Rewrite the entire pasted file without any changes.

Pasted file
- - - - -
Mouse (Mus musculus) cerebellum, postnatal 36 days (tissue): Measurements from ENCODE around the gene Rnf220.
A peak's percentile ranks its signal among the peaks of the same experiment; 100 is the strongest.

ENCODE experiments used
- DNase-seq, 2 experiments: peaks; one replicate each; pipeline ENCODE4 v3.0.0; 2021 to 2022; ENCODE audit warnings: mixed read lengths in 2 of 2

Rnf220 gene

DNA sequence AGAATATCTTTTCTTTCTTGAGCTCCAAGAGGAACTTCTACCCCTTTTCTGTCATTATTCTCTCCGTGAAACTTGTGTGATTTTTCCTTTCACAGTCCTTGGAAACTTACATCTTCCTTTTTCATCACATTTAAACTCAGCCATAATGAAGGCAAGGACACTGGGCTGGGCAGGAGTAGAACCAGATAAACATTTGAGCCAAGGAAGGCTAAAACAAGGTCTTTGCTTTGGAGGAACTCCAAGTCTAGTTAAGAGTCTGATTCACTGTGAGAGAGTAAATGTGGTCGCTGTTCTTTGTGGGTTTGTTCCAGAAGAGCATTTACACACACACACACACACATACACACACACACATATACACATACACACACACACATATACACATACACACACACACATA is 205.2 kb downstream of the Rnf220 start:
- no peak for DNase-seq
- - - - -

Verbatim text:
Mouse (Mus musculus) cerebellum, postnatal 36 days (tissue): Measurements from ENCODE around the gene Rnf220.
A peak's percentile ranks its signal among the peaks of the same experiment; 100 is the strongest.

ENCODE experiments used
- DNase-seq, 2 experiments: peaks; one replicate each; pipeline ENCODE4 v3.0.0; 2021 to 2022; ENCODE audit warnings: mixed read lengths in 2 of 2

Rnf220 gene

DNA sequence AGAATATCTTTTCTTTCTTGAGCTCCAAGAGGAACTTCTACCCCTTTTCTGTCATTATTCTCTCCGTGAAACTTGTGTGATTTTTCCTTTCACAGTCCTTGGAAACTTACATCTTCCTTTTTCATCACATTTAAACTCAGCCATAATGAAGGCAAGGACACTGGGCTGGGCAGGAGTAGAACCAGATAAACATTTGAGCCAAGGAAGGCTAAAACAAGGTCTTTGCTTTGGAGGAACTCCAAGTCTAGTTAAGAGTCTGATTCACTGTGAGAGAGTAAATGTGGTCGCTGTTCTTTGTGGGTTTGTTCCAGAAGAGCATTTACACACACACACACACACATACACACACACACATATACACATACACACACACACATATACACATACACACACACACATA is 205.2 kb downstream of the Rnf220 start:
- no peak for DNase-seq